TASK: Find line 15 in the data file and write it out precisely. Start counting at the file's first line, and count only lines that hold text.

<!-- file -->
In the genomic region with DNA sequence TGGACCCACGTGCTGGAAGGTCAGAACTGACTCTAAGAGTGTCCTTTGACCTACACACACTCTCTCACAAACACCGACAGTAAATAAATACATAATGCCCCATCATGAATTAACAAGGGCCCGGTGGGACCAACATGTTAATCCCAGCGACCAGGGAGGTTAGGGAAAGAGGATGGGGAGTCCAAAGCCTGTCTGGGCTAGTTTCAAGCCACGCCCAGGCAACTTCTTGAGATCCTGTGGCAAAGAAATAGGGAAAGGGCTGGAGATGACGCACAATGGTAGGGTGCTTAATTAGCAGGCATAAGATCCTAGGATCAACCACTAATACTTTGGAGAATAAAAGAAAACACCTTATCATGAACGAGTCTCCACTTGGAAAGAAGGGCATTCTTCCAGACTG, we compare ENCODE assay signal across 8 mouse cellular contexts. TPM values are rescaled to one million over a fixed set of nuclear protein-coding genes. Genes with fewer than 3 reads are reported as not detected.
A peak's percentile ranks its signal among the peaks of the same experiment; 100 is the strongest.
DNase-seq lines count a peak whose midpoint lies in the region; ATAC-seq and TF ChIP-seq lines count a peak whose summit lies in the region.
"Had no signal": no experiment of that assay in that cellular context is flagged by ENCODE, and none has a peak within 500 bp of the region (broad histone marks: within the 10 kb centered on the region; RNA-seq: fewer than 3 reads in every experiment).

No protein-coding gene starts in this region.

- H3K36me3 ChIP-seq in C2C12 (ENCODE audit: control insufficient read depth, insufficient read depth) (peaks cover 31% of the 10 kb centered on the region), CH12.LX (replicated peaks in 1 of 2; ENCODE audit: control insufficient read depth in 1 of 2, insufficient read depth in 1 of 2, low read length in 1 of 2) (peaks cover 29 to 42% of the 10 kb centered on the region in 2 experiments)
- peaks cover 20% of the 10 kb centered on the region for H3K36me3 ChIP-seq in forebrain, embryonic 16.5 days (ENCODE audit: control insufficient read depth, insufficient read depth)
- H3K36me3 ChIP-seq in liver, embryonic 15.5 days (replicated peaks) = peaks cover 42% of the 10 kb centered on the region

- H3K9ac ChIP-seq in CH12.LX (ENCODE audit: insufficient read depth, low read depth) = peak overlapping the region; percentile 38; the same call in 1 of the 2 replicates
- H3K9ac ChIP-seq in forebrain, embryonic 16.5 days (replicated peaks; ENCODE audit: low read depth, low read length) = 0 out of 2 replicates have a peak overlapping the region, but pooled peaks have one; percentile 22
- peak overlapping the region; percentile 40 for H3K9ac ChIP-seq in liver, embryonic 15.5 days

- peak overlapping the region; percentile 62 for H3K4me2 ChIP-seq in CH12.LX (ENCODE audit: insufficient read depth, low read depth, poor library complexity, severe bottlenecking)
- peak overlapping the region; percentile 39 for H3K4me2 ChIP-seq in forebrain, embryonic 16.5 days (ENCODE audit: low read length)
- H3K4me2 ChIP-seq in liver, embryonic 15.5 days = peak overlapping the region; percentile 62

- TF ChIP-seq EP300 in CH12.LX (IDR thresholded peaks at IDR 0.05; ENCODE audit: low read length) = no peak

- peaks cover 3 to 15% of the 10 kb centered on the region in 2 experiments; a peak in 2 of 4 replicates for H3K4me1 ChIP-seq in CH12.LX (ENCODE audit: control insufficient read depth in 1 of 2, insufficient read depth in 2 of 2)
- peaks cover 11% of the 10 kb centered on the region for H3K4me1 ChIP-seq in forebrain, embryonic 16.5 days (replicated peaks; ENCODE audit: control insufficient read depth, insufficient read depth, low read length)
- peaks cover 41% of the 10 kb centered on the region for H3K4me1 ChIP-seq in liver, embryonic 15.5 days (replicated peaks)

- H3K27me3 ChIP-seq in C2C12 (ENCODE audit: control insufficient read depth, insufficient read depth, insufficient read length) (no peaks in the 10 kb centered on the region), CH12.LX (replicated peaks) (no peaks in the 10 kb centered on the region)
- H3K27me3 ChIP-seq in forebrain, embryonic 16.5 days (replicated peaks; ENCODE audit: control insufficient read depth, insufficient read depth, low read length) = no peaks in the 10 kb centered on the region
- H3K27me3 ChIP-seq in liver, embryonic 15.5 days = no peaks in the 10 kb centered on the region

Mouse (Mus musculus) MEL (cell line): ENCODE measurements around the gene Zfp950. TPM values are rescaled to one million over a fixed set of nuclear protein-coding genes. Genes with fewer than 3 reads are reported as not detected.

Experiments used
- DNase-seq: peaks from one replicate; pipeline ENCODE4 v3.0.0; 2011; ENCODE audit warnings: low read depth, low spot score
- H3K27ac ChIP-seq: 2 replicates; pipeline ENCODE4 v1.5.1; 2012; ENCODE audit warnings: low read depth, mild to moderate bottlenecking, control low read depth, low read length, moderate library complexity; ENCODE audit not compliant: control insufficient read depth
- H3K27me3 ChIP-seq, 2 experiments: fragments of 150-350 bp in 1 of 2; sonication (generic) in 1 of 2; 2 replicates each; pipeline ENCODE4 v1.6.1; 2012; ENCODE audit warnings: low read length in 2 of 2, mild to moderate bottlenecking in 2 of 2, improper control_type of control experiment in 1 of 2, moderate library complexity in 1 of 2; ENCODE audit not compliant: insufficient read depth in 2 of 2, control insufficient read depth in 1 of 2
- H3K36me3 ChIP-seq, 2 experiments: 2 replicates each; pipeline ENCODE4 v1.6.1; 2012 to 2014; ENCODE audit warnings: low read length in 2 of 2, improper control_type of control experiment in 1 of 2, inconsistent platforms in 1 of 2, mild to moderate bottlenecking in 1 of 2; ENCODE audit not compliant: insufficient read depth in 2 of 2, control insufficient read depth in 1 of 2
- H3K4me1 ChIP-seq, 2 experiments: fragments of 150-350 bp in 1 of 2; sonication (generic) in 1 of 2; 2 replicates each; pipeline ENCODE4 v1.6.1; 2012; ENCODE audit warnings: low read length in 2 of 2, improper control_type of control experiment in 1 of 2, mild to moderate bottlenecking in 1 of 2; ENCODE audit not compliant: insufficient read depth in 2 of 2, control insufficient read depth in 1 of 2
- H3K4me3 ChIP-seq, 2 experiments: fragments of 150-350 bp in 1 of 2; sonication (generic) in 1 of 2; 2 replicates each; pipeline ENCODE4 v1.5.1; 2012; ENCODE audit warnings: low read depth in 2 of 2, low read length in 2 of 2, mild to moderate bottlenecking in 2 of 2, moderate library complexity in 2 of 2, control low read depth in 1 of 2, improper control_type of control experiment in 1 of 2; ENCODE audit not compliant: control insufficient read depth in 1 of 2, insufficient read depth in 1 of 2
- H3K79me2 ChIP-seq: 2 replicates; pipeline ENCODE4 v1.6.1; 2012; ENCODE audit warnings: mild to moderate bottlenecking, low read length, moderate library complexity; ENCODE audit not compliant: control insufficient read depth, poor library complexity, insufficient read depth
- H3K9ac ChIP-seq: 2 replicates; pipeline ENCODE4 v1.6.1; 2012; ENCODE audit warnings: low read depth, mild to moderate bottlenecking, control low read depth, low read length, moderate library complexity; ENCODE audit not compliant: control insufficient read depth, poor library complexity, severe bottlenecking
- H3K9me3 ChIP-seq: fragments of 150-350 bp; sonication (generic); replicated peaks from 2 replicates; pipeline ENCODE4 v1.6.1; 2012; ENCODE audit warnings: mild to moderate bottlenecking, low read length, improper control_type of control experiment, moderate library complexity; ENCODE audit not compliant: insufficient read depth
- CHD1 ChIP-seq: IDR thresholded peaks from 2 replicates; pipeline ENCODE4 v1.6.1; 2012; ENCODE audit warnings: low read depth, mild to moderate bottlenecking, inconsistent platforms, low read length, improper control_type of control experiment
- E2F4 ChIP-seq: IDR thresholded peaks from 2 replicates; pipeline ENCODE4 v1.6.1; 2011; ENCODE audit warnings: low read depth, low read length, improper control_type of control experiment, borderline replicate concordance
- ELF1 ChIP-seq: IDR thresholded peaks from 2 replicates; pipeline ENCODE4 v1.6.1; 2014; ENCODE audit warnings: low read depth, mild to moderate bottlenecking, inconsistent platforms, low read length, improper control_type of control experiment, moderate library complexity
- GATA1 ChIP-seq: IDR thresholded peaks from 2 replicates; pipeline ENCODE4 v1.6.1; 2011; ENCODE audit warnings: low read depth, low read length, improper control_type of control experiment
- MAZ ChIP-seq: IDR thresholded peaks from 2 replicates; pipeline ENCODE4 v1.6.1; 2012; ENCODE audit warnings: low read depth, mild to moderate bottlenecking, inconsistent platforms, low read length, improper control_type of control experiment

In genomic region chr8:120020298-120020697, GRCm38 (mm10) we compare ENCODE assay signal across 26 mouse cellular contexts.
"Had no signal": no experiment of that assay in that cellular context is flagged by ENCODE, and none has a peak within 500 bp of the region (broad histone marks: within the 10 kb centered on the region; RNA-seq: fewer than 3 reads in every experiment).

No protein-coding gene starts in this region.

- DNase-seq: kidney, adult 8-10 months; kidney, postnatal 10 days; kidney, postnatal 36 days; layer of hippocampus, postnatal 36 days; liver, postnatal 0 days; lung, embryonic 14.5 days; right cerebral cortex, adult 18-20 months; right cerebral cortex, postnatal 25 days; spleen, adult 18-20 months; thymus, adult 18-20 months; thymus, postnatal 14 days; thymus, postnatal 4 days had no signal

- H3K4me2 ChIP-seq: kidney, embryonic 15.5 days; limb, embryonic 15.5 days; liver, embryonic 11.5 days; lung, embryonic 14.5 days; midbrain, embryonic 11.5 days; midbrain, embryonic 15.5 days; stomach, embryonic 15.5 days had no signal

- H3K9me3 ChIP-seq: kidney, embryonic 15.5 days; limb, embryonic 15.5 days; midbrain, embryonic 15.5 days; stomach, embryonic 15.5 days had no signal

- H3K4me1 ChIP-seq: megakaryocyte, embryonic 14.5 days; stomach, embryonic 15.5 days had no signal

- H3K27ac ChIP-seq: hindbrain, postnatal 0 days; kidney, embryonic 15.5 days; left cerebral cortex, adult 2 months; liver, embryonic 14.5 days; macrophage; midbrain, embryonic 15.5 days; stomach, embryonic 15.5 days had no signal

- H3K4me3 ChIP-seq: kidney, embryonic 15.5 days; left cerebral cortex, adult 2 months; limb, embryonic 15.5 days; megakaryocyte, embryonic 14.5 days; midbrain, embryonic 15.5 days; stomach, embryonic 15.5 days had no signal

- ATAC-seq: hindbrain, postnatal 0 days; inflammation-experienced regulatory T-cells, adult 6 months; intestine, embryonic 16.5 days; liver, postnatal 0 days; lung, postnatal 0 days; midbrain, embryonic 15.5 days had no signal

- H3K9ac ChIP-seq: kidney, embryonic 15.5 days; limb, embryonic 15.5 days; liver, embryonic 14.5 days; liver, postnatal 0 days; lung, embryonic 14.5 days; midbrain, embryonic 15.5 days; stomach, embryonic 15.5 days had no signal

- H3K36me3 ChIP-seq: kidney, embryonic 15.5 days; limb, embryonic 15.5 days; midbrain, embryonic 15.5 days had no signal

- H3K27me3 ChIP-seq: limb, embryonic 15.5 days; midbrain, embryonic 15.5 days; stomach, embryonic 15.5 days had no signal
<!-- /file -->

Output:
- TF ChIP-seq EP300 in CH12.LX (IDR thresholded peaks at IDR 0.05; ENCODE audit: low read length) = no peak